One key approach is to make sure that URCs get out of the propagation area as quickly as possible. Some products even help seeds germinate and URCs root. Strobilurins are a good example of this. A single spray with Pageant Intrinsic (4 oz./100 gal.) or RootShield Plus (4 oz./100 gal.) has improved germination and growth of ranunculus seed, rooting of solidago cuttings and rooting of myrtle cuttings. We’ve also seen Pageant Intrinsic help with drought stress on a commercial level. Similar benefits in rooting on poinsettias (and other crops) using fungicides with azoxystrobin (Heritage or Mural) has been demonstrated.  

Dipping bulbs and URCs

Most recently, we’ve seen benefits in doing a bulb dip employing DDAC (KleenGrow). The product has been shown to reduce losses due to Fusarium on infected bulbs (tulip and daffodil). Our trials started by checking out the possibility that the dip solution might become contaminated with plant pathogens and end up spreading disease. We found that treatment with either 1 or 2 ml/liter actually killed bacteria and fungi in the dip water, making disease spread unlikely (Figure 1).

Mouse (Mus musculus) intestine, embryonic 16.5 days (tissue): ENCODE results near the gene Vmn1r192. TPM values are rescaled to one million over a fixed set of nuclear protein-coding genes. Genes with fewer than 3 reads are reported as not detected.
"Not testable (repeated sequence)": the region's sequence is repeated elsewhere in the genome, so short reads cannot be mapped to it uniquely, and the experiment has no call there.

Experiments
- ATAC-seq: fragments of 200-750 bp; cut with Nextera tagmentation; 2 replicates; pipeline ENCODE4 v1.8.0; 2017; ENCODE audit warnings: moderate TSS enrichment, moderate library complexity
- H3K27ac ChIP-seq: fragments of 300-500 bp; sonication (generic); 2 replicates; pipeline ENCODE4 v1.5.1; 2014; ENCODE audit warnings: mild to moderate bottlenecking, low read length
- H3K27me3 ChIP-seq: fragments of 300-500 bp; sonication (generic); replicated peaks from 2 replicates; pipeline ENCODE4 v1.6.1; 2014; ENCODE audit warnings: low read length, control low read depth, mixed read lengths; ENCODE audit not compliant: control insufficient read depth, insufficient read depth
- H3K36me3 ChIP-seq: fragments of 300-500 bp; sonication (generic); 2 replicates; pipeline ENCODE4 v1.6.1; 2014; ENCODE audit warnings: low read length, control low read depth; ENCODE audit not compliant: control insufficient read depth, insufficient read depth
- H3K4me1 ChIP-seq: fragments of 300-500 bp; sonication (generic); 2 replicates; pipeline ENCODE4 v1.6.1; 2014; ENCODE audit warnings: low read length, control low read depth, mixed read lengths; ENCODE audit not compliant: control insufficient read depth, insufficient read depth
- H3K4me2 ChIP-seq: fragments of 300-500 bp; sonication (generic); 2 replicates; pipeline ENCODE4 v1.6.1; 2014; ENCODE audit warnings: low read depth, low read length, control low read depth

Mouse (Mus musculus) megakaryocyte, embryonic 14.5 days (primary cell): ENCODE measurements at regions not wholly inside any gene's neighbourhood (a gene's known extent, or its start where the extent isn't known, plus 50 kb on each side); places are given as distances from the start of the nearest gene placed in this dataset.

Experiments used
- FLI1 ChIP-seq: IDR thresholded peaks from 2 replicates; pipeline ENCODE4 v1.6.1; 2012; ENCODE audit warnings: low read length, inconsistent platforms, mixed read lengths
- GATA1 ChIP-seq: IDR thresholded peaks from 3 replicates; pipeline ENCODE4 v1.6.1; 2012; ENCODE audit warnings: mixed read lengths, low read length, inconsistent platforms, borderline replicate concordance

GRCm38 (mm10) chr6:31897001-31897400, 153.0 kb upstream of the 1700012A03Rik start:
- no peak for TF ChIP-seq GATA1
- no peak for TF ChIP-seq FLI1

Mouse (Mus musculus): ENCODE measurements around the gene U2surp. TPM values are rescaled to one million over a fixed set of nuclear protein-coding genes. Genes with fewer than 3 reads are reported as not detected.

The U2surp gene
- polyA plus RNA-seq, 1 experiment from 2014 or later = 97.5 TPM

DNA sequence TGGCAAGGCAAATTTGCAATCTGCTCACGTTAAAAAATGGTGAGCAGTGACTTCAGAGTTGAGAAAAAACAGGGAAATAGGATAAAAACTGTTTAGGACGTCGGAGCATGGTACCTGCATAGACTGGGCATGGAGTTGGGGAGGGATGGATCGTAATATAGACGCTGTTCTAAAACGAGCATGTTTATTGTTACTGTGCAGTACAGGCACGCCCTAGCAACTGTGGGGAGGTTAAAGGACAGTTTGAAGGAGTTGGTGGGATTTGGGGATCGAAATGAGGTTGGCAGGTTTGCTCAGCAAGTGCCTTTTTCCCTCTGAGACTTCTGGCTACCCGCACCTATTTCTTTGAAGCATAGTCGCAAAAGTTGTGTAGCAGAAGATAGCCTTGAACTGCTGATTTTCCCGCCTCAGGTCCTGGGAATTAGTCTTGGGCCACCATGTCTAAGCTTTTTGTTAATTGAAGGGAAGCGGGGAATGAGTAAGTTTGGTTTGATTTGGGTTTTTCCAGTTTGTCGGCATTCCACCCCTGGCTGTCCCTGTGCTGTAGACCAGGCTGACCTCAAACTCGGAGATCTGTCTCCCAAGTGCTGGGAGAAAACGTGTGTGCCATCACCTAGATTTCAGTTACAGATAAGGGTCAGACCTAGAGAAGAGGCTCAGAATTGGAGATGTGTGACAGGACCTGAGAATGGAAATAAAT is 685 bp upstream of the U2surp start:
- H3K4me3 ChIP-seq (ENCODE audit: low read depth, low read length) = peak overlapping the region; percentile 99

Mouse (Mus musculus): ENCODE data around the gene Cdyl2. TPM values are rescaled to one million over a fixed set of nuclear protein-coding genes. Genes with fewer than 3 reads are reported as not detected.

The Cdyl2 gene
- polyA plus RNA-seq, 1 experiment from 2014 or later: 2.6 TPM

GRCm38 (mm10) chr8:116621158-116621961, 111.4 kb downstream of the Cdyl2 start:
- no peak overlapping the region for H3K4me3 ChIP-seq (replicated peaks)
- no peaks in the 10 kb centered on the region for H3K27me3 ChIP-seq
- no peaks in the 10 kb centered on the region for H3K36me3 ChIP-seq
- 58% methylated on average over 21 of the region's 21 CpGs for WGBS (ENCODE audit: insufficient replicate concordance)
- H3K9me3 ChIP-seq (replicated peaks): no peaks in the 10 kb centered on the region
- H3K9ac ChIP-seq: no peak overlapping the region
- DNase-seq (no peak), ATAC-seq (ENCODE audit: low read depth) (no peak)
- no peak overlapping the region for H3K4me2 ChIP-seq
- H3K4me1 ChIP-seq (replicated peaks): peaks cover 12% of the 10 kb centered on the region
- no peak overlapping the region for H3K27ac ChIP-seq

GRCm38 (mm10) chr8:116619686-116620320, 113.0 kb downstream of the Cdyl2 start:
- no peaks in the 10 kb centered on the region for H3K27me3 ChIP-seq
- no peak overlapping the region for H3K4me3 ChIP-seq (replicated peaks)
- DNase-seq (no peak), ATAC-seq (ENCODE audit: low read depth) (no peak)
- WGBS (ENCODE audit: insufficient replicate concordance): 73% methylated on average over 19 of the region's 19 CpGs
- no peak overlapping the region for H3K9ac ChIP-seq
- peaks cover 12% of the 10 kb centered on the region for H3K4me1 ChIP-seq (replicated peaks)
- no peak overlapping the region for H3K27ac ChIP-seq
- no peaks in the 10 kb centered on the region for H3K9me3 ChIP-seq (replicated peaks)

Figure 2. Caladium plants on the left (water dip) and caladium plants on the right (DDAC dip at 1 ml/liter for five minutes).

We also saw improved growth after a five-minute soak in 1 ml/liter for several bulb crops. This was probably due to improved wetting of the bulbs, as DDAC is a good wetting agent. These trials included calla lilies (three cultivars), caladiums, tulips, Asiatic lily, hyacinth and gladiolus. Figure 2 shows the caladium with greatly improved growth compared to water dip alone. We also saw improved rooting on hydrangea cuttings in one trial when the bundled cuttings were dipped into 1 ml/l DDAC for 30 seconds. We haven’t seen any damage from this treatment on URCs of hydrangea, rose, oleander, euonymus, loropetalum and raphiolepis.

Conclusions

We’re continuing our work on dipping bulbs to determine how long a dip solution is effective, as well as other products that are shown to promote rooting on some crops (OnGard from BioWorks) and additional work on DDAC on unrooted foliage plant and other herbaceous cuttings to better determine possible benefits in rooting.

* Don’t use contaminated seeds or cuttings

* Get an accurate diagnosis of problems that you don’t recognize

* Do not try to “cure” trash

* Be careful about using fungicides or certain water treatments on URCs

* DO NOT use recycled water in propagation at all!

* Manage your water—timing and amount

* Get plants out of propagation ASAP

* Use RootShield Plus or a strobilurin like Heritage, Mural or Pageant Intrinsic to shorten propagation cycles GT


Ann R. Chase is a plant pathologist and president of Chase Agricultural Consulting, LLC in Cottonwood, Arizona.